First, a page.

Hebrew phrases

Yesterday I received an email telling me that there shouldn’t be Hebrew versions of Merry Christmas and Happy Easter among the Hebrew phrases on my site as,

“the Hebrew language is a holy language” and that “if you say Happy Easter, or Merry Christmas in Hebrew you pretty much burn to death in the spot if you’re a Jew.”.

He also states that,

“Most of the people who will be reading your Hebrew section are either Jewish and will be offended, or will think they can say those things to Jewish people, and they will offend the Jewish people they speak to.”

I’m aware that Jews do not celebrate Christmas or Easter, and that the majority of people who speak Hebrew are Jews. However I understand that there are around 350,000 Hebrew-speaking Christians in Israel [source] who probably do celebrate these festivals and use these phrases – I’ve added a note to the Hebrew phrases page along these lines. I’ve had similar comments about the Somali versions of these phrases.

Do you think that my correspondent is right about this?

English, Hebrew, Language 10 Comments

Haps and Mishaps

A mishap is “an unlucky accident”, according to the Oxford Dictionaries, and is often accompanied by the word minor – e.g. we had a few minor mishaps in the kitchen, but at least we didn’t burn the chicken.

I happened upon the word mishap today and it got me wondering whether the word hap also exists. It does, though it rarely used these days, as far as I can tell.

Hap means:

– luck, fortune
– a chance occurrence, especially an event that is considered unlucky
– to come about by chance
– to have the fortune or luck to do something.

So it’s a contronym or auto-antonym in that it can mean good luck and the opposite, bad luck.

Here are some examples:

– If you have the good hap to come into their houses
– I entertained the Company with the many Haps and Disasters
– What can hap to him worthy to be deemed evil?
– Where’er I happ’d to roam

Source: Oxford Dictionaries

Hap, mishap, and happen and happy, all come from the Old Norse word happ (chance, good luck), from the Proto-Germanic *hap-/*hampą (convenience, happiness), from the Proto-Indo-European *kob- (to suit, fit, succeed), which is also the root of the Old Irish cob (victory) and the Russian кобь [kob’] (fate).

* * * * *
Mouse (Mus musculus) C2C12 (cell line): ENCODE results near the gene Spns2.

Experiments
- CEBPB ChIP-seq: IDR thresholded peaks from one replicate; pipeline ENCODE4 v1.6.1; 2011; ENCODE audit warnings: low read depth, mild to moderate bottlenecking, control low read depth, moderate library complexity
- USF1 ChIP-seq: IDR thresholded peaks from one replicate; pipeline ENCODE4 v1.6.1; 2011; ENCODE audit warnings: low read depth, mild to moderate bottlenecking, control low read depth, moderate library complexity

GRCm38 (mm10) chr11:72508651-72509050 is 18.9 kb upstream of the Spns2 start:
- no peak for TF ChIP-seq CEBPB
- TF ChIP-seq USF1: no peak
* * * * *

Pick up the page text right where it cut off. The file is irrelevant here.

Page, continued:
Source: Online Etymology Dictionary and Wiktionary

English, Etymology, Language, Old Norse, Proto-Indo-European, Russian, Words and phrases 2 Comments


A puffling

The other day I discovered that a young puffin is known as a puffling, which I really like the sound of.

There are a few other words that include the -ling suffix that are commonly used: sibling, duckling, underling, earthling, seedling, yearling (an animal that is between one and two years old) – can you think of others?

There are plenty more on Wiktionary, though few are in common use, as far as I know.

English, Language, Words and phrases 5 Comments

Language quiz

Here’s a recording in a mystery language.

Can you identify the language, and do you know where it’s spoken?

Language, Quiz questions 8 Comments

The Language Myth: Why Language Is Not an Instinct

According to an article I came across yesterday the idea that language is an instinct or that there is some kind of language organ in the brain is unlikely to be true. Vyvyan Evans, Professor of Linguistics at Bangor University, argues that,

“Our brains really are ‘language-ready’ in the following limited sense: they have the right sort of working memory to process sentence-level syntax, and an unusually large prefrontal cortex that gives us the associative learning capacity to use symbols in the first place. Then again, our bodies are language-ready too: our larynx is set low relative to that of other hominid species, letting us expel and control the passage of air. And the position of the tiny hyoid bone in our jaws gives us fine muscular control over our mouths and tongues, enabling us to make as the 144 distinct speech sounds heard in some languages. No one denies that these things are thoroughly innate, or that they are important to language.”

He explains that if language were an instinct, children would just know it once their language organ had been tuned to the specific parameters of their mother tongue(s). However it takes children several years of trial and error to grasp the intricacies of language, and they don’t usually generalise patterns they spot to all relevant words straight away. For example, a child might notice that some words have a different form when you’re talking about more than one of something, and they might only apply that change to words they know already at first. Later they might apply it to all nouns, even ones with irregular endings, and eventually they will learn the irregular forms as well.